* Peace officers are sheriffs of counties, and constables, marshals, and policemen of cities and towns respectively.

+ A felony is a public offence, punishable with death or by imprisonment in a state prison. Every other public offence is a misdemeanor.

1 Wood's Dig, art. 1464–1474. * id. 1452, 1455–1458.

2 id. 1467 and 1470. *id. 1453, 1454, 1458.

SEc. 147. He shall also allow the defendant a reasonable time to send for counsel, and adjourn the examination for that purpose, and shall, upon the request of the defendant, require a peace officer to take a message to such counsel within the township or city as the defendant may name. The officers shall, without delay and without fee, perform that duty. SEC. 148. The magistrate shall immediately after the appearance of counsel, or if defendant require the aid of counsel after waiting a reasonable time therefor, proceed to examine the case. SEc. 149. The examination must be completed at one session, unless the magistrate for good cause shown adjourn it. The adjournment cannot be for more than two days at each time, nor more than six days in all, unless by consent or on motion of the defendant. SEC. 150. If an adjournment be had for any cause, the magistrate shall commit the defendant for examination, admit him to bail or discharge him from custody upon the deposit of money as provided in this act, as security for his appearance at the time to which the examination is adjourned. SEc. 151. The commitment for examination shall be by an endorsement signed by the magistrate on the warrant of arrest to the following effect: “The within-named, A. B., having been brought before me under this warrant, is committed for examination to the sheriff of the county of .” If the sheriff be not present, the defendant may be committed to the custody of a peace officer. SEc. 152. At the examination the magistrate shall in the first place read to the defendant the depositions of the witnesses examined on the taking of the information. He shall also issue subpoenas for any witnesses required by the prosecutor or the defendant, as provided in section five hundred and forty-eight. SEc. 153. The witnesses shall be examined in the presence of the defendant, and may be cross-examined in his behalf. SEc. 154. When the examination of witnesses on the part of the people is closed, the magistrate shall distinctly inform the defendant that it is his right to make a statement in relation to the charge against him (stating to him the nature thereof), that the statement is designed to enable him, if he see fit, to answer

the charge and to explain the facts. alleged against him, that he

is at liberty to waive making a statement, and that his waiver
cannot be used against him on the trial.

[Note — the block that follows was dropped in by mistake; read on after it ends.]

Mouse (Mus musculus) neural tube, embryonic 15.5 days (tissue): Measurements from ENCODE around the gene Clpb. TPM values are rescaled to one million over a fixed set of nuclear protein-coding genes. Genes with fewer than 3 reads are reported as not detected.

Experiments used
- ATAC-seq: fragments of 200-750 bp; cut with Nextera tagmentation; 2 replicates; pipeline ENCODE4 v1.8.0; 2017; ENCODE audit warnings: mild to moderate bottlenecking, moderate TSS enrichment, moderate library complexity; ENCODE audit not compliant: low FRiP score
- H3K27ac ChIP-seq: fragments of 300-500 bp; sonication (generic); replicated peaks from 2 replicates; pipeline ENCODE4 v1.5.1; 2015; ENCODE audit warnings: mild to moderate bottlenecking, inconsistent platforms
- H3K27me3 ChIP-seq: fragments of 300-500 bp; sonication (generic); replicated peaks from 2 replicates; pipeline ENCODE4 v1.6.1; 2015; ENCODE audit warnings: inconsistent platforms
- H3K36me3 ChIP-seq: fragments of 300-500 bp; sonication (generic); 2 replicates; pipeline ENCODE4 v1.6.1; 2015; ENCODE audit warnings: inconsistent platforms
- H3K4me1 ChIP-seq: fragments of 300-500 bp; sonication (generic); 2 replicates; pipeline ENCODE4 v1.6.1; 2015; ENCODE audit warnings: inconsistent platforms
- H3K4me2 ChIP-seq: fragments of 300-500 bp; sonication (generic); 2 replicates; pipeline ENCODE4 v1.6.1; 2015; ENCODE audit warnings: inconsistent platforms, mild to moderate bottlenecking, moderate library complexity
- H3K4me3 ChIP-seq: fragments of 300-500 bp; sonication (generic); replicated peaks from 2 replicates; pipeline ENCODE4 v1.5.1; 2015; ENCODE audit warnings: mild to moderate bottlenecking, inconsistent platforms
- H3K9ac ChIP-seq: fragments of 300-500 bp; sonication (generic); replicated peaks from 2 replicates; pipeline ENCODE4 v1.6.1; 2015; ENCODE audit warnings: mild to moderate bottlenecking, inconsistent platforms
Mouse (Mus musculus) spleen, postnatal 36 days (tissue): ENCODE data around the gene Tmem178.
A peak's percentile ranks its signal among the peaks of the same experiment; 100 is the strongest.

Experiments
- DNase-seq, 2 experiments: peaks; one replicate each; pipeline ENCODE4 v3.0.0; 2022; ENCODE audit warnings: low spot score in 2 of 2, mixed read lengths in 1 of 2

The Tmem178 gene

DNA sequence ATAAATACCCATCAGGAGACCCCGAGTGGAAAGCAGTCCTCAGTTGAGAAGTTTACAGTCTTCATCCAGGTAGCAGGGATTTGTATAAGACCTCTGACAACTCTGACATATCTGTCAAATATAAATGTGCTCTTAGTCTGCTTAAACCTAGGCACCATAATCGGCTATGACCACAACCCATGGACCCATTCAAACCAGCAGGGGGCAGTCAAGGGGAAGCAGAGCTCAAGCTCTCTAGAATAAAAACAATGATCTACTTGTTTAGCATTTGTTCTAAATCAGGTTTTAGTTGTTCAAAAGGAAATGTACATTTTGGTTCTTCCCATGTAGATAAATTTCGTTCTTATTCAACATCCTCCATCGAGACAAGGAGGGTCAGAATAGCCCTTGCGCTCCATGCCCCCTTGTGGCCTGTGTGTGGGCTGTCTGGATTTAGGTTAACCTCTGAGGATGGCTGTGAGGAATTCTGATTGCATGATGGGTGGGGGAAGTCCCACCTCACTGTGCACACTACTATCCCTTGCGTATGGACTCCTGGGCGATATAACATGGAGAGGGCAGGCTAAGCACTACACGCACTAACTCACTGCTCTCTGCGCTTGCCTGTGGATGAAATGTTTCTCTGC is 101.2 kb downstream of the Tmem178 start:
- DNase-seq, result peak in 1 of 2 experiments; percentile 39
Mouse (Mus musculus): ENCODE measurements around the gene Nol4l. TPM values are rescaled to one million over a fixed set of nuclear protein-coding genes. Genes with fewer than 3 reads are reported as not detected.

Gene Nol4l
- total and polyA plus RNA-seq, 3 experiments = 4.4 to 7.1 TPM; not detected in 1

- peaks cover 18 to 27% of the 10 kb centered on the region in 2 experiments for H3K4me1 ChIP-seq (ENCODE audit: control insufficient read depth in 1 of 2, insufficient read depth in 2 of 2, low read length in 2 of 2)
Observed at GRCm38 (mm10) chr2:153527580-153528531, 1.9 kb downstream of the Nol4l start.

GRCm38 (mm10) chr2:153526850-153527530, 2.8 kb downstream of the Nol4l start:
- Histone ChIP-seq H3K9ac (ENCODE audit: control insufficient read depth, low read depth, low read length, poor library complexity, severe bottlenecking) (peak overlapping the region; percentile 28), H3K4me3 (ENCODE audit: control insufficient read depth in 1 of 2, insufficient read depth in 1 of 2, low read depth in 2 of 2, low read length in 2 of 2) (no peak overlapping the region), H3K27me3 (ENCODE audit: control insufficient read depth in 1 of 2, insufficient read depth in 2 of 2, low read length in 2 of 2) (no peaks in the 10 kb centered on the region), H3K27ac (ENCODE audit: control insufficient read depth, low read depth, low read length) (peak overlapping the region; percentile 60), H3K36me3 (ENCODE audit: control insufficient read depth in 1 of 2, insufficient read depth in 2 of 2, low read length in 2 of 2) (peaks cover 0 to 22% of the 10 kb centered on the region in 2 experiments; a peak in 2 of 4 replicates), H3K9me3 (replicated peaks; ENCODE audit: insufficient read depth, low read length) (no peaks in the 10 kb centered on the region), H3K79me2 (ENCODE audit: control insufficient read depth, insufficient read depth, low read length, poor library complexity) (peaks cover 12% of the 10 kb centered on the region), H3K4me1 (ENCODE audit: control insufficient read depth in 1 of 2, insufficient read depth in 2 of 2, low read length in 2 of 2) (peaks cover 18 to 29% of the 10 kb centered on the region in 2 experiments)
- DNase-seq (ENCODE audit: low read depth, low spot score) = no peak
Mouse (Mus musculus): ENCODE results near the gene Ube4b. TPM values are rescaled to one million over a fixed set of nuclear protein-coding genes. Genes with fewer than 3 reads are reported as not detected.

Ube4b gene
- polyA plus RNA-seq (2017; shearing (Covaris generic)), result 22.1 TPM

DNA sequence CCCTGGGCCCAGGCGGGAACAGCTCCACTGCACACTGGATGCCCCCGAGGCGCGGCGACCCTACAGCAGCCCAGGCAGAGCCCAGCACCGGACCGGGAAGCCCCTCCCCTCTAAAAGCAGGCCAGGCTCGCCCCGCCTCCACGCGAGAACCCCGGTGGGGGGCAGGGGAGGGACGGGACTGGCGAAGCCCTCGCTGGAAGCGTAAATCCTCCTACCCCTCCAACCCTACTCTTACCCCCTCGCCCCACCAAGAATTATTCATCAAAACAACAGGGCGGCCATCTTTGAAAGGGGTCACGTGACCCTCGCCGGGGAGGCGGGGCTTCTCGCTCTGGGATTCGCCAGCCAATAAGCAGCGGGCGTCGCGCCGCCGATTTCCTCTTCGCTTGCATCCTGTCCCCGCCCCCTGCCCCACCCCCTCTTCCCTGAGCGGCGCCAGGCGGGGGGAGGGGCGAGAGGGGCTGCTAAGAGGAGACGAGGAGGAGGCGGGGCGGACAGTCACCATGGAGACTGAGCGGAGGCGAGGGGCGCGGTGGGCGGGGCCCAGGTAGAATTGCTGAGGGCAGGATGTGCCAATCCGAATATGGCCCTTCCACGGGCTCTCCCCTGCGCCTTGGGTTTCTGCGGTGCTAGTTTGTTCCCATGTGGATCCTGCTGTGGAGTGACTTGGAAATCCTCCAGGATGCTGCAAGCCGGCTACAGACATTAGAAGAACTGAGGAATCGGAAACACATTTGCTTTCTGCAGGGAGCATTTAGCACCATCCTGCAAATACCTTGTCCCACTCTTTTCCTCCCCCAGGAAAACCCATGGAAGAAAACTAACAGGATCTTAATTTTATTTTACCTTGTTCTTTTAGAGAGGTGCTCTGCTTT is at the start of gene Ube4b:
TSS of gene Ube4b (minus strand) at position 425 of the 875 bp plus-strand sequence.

SEc. 155. If the defendant waive his right to make a state-
ment, the magistrate shall make a note thereof immediately
following the depositions of the witnesses against the defendant,
but the fact of his waiver shall not be used against the defendant
on the trial.
SEC. 156. If the defendant choose to make a statement, the
magistrate shall proceed to take the same in writing without
oath, and shall put to the defendant the following questions only:
“What is your name and age? Where were you born ? Where
do you reside, and how long have you resided there : What is
your business or profession ? Give any explanation you may
think proper of the circumstances appearing in the testimony
against you, and state any facts which you think will tend to
your exculpation.”
SEC. 157. The answer of the defendant to each of the ques-
tions must be distinctly read to him as it is taken down. He may
thereupon correct, or add to his answer, and it shall be corrected
until it is made conformable to what he declares to be the truth.
SEc. 158. The statement must be reduced to writing by the
magistrate, or under his direction, and authenticated in the fol-
lowing form: 1. It must set forth in detail that the defendant
was informed of his rights as provided by section one hundred
and fifty-four, and that after being so informed he made the
statement. 2. It must contain the questions put to him, and his
answers thereto, as provided in sections one hundred and fifty-
seven and one hundred and fifty-six. 3. It may be signed by
the defendant, or he may refuse to sign it; but if he refuse to
sign it, his reason therefor must be stated as he gives it. 4. It
must be signed and certified by the magistrate.
SEc. 159. After the waiver of the defendant to make a state-
ment, or after he has made it, his witnesses, if he produce any,
shall be sworn and examined.
Sec. 160. The witnesses produced on the part either of the
people or of the defendant, shall not be present at the examina-
tion of the defendant, and while a witness is under examination,
the magistrate may exclude all witnesses who have not been
examined. He may also cause the witnesses to be kept separate,